Rodale Institute

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WARNING! Sewage sludge is toxic. Food should not be grown in "biosolids." Join the Food Rights Network.

Rodale Institute is a non-profit organization that publishes information promoting organic gardening and farming, but also promotes and demonstrates the making of sewage sludge "compost" in an online video produced with the US Composting Council and partners R. Alexander Associates, Inc. and Filtrexx International, and "uploaded by Filtrexx on Apr 5, 2011."

"Rodale Institute was founded in 1947 by organic pioneer J.I. Rodale to study the link between healthy soil, healthy food and healthy people. He moved from New York City to rural Pennsylvania in the late 1930's where he was able to realize his keen personal interest in farming.

"He learned about organic food-growing concepts being promoted by Lady Eve Balfour and Sir Albert Howard and theorized that to preserve and improve our health we must restore and protect the natural health of the soil. Developing and demonstrating practical methods of rebuilding natural soil fertility became J.I. Rodale's primary goal when World War II's sudden shortage of nitrogen fertilizer – as it was diverted to making munitions - exposed the natural nutrient poverty of the nation's soil. In 1947, J.I. founded the Soil and Health Foundation, forerunner to the Rodale Institute." [1]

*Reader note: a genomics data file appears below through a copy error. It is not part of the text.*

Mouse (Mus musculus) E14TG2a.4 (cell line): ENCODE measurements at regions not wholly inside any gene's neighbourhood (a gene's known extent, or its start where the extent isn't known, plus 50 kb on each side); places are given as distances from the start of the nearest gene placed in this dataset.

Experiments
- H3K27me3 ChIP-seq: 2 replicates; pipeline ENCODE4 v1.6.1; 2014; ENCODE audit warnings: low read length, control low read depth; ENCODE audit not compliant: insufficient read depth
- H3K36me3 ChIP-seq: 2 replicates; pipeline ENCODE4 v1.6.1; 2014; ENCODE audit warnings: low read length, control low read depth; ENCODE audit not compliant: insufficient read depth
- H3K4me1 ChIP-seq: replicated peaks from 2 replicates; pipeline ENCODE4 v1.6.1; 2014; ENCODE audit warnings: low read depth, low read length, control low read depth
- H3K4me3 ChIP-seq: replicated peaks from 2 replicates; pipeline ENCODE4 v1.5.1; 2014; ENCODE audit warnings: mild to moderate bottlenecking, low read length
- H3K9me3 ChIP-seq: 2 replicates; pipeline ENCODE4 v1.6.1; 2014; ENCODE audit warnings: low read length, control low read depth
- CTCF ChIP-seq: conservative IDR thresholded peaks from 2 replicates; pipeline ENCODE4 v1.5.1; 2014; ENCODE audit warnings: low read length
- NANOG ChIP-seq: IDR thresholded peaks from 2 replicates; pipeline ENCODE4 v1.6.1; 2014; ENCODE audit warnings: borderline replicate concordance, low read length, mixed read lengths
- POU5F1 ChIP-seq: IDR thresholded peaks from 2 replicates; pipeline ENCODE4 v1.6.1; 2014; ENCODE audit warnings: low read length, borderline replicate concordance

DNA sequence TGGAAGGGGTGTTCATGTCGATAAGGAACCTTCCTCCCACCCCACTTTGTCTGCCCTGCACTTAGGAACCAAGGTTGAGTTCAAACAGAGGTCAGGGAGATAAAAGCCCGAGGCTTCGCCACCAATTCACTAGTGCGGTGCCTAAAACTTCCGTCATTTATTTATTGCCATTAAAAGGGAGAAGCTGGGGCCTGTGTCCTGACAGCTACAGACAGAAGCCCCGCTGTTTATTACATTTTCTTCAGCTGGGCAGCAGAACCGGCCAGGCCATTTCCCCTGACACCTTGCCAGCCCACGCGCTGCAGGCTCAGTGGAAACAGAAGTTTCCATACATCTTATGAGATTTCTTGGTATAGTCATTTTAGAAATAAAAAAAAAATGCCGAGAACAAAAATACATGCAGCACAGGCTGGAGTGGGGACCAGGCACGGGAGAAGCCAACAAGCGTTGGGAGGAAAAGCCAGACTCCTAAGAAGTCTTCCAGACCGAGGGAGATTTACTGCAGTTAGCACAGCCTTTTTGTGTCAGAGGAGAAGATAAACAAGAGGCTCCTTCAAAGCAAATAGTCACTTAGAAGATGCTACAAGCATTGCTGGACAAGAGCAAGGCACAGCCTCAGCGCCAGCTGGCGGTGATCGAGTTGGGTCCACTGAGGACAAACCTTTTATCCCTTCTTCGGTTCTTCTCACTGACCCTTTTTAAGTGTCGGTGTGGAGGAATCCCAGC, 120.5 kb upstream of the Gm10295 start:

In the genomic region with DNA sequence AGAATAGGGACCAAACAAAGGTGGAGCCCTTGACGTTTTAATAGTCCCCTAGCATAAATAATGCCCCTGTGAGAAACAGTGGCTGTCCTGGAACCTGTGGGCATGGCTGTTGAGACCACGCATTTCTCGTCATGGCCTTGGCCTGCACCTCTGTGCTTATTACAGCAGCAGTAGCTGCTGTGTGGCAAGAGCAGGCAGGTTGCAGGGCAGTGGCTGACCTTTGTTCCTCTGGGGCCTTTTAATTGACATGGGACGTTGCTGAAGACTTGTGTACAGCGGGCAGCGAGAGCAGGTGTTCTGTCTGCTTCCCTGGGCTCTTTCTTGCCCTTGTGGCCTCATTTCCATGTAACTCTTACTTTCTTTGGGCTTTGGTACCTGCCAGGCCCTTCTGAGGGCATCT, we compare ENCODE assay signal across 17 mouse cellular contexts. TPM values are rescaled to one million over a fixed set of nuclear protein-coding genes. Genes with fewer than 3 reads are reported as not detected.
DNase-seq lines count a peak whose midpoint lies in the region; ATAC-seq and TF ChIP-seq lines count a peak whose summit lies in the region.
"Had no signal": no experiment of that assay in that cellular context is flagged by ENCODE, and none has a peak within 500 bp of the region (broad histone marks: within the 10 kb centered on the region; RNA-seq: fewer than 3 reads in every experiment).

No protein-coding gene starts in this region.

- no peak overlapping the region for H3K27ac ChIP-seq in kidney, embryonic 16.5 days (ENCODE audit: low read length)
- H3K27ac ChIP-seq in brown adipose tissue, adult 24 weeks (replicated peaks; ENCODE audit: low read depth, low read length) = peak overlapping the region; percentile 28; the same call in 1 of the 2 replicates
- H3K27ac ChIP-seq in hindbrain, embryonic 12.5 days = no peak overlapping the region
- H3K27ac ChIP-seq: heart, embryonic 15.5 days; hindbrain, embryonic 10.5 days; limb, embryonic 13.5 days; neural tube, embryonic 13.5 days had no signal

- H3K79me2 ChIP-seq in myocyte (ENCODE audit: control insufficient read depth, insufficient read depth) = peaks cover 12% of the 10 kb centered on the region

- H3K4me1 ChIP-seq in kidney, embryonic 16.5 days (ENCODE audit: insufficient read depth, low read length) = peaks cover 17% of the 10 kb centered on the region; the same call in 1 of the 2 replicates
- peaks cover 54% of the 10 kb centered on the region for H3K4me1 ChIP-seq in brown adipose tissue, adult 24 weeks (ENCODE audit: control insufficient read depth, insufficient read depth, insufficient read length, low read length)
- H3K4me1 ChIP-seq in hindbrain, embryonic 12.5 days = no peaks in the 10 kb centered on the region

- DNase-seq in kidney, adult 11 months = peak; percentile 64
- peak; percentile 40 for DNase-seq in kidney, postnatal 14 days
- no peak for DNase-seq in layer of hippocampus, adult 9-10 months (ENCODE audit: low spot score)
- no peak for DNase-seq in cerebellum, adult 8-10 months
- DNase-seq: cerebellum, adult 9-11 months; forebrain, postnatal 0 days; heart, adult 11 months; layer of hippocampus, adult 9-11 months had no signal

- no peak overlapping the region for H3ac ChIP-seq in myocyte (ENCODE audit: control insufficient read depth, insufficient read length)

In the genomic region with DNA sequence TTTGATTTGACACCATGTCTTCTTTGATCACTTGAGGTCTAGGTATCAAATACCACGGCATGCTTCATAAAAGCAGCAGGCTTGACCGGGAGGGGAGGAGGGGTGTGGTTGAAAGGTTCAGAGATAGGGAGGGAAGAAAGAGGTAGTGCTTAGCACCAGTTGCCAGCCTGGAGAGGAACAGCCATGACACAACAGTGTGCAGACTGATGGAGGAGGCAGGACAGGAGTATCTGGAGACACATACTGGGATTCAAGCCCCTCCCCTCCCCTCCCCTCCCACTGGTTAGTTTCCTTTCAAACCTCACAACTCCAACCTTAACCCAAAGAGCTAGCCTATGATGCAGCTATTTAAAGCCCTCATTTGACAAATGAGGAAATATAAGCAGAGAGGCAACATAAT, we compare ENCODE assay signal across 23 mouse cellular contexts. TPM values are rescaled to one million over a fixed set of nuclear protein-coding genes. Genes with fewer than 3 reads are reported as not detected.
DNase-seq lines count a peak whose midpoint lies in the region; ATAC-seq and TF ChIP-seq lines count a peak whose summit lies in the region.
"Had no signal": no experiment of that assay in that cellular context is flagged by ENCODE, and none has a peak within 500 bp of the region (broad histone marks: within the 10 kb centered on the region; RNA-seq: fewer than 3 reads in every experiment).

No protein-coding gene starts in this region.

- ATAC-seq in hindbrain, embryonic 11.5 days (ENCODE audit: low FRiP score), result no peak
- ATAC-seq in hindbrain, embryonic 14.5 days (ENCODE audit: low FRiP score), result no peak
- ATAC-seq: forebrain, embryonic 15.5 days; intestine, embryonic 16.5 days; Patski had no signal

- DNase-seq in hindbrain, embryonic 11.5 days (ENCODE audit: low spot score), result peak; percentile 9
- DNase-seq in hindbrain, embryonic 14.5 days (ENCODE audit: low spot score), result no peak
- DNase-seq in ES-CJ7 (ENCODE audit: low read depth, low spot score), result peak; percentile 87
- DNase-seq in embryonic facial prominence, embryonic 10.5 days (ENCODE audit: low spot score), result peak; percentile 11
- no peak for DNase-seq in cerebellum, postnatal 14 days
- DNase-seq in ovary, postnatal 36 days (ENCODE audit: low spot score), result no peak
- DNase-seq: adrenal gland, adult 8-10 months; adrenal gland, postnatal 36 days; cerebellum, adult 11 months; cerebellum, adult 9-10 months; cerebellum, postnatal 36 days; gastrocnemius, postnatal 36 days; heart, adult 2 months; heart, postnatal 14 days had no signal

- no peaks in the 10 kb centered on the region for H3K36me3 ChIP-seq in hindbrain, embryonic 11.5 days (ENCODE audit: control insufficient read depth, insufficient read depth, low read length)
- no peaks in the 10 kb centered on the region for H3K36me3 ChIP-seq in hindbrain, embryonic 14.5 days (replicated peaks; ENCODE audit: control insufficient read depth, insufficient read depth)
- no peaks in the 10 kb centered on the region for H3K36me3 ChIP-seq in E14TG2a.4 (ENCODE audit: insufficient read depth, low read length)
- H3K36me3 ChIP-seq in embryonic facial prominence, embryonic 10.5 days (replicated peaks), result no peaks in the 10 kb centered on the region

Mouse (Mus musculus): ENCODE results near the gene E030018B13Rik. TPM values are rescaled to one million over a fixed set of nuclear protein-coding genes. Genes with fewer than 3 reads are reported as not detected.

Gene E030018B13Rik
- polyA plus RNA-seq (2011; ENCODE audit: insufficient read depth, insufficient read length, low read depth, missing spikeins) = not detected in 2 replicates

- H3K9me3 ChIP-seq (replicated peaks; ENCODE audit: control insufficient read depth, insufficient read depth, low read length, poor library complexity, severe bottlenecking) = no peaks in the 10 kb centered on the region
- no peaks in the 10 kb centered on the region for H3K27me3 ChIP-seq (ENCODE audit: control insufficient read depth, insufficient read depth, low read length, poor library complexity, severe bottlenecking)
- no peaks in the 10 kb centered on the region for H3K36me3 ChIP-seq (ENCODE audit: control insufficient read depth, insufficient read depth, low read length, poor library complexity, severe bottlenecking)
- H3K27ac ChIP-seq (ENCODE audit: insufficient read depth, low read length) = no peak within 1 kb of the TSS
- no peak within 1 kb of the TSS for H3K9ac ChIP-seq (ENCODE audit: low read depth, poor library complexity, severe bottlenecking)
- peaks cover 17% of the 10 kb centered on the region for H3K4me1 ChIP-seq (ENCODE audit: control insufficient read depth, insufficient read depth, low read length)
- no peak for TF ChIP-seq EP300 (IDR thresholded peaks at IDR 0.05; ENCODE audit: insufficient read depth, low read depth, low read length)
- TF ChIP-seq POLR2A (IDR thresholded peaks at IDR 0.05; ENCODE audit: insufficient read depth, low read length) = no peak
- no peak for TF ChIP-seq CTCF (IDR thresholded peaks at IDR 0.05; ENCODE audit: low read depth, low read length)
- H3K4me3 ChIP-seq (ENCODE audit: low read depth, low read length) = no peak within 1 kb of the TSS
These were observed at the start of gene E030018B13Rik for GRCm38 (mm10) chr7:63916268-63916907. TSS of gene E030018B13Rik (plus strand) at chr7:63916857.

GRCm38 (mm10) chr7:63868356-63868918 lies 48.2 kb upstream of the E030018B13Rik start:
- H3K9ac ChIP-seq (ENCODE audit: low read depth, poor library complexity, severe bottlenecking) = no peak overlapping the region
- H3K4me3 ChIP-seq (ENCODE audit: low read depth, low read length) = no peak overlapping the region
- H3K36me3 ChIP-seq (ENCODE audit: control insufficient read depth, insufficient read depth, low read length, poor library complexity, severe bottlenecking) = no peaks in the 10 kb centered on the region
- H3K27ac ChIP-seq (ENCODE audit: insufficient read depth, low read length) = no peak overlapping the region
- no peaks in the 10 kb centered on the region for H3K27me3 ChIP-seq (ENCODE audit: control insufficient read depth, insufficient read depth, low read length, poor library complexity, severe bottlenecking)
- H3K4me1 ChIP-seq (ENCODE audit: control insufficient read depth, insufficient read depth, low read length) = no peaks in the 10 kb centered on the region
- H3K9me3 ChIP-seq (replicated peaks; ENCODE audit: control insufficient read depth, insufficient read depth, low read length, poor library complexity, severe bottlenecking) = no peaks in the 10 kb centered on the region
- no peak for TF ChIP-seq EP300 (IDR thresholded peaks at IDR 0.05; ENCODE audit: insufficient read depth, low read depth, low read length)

Shumei International Connection

"To expand the global reach of Shumei’s agricultural efforts, we formed a partnership with The Rodale Institute of Pennsylvania. Joint programs include educational projects directed to farmers and youth that explain the principles and benefits of Natural Agriculture. We now have a Natural Agriculture Garden at the Rodale Institute." [1]

Rodale Institute's "Using Compost" Video Promotes Sewage Sludge "Compost" - Using Compost for Landscape and Nursery Production: A production of the US Composting Council and the Rodale Institute, with partners R. Alexander Associates, Inc. and Filtrexx International